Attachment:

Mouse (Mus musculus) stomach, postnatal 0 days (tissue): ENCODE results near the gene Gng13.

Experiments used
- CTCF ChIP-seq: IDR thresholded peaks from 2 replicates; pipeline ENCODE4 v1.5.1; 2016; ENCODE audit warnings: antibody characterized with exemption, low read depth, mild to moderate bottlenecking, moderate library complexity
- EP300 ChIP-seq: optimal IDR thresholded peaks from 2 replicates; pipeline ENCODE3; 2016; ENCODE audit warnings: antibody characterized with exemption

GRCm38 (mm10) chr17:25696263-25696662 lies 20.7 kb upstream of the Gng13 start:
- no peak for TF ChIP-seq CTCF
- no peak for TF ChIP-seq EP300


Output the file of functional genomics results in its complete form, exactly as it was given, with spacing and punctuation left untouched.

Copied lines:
Mouse (Mus musculus) stomach, postnatal 0 days (tissue): ENCODE results near the gene Gng13.

Experiments used
- CTCF ChIP-seq: IDR thresholded peaks from 2 replicates; pipeline ENCODE4 v1.5.1; 2016; ENCODE audit warnings: antibody characterized with exemption, low read depth, mild to moderate bottlenecking, moderate library complexity
- EP300 ChIP-seq: optimal IDR thresholded peaks from 2 replicates; pipeline ENCODE3; 2016; ENCODE audit warnings: antibody characterized with exemption

GRCm38 (mm10) chr17:25696263-25696662 lies 20.7 kb upstream of the Gng13 start:
- no peak for TF ChIP-seq CTCF
- no peak for TF ChIP-seq EP300